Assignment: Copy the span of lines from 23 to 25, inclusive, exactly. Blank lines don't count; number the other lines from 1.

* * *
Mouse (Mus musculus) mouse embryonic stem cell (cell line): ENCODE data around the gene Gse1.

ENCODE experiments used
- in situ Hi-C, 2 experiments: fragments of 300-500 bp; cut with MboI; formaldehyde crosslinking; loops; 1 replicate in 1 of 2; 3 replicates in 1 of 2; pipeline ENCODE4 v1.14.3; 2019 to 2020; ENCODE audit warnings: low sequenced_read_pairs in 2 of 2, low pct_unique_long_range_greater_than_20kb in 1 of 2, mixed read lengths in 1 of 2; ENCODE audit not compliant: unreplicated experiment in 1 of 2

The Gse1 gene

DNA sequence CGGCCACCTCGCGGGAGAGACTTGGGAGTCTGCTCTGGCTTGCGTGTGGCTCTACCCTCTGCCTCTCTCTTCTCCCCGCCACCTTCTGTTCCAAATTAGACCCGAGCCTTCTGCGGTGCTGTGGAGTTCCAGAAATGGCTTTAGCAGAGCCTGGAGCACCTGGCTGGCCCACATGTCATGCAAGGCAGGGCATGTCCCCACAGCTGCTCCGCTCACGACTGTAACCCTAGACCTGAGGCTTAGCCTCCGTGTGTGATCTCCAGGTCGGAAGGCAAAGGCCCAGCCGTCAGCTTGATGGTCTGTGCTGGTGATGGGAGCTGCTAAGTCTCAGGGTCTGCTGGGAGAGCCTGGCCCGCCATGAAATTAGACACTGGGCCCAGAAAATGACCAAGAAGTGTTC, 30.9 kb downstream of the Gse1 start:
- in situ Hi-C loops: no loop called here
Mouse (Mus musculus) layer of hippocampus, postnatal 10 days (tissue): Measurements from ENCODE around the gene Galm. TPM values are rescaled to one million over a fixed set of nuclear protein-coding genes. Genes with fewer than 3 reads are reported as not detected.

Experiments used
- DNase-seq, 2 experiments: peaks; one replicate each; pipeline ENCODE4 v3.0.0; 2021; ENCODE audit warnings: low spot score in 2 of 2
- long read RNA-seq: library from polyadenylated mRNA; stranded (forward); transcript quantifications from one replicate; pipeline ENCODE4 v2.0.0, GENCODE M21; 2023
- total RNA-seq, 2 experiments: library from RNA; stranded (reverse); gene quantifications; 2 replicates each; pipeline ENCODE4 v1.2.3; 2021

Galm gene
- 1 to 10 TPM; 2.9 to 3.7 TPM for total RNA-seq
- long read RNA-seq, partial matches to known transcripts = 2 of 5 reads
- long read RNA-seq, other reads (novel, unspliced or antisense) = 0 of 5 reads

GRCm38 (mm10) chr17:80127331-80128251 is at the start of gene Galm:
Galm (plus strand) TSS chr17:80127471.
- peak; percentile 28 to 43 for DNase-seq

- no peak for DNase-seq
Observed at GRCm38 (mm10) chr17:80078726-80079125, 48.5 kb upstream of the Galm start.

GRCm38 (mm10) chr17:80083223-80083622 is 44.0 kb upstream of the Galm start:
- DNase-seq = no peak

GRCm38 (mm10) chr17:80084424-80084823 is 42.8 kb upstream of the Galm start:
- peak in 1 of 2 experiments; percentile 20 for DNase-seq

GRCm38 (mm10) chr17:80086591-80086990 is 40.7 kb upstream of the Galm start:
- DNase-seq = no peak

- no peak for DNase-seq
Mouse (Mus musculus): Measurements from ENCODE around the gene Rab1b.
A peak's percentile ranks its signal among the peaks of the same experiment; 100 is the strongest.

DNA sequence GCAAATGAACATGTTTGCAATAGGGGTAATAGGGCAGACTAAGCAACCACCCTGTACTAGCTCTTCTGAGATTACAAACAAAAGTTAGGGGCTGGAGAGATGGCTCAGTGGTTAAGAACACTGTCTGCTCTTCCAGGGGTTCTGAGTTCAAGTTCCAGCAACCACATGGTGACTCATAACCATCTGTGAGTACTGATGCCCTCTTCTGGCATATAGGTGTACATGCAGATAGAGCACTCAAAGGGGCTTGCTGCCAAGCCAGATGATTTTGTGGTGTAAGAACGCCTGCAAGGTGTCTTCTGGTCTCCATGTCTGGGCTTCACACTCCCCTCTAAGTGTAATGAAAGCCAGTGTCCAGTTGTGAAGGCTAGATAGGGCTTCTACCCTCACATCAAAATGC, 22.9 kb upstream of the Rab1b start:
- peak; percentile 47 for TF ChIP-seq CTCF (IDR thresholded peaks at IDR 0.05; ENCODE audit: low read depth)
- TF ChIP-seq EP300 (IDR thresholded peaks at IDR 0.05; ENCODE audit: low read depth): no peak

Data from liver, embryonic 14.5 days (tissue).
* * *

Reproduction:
GRCm38 (mm10) chr17:80084424-80084823 is 42.8 kb upstream of the Galm start:
- peak in 1 of 2 experiments; percentile 20 for DNase-seq

GRCm38 (mm10) chr17:80086591-80086990 is 40.7 kb upstream of the Galm start: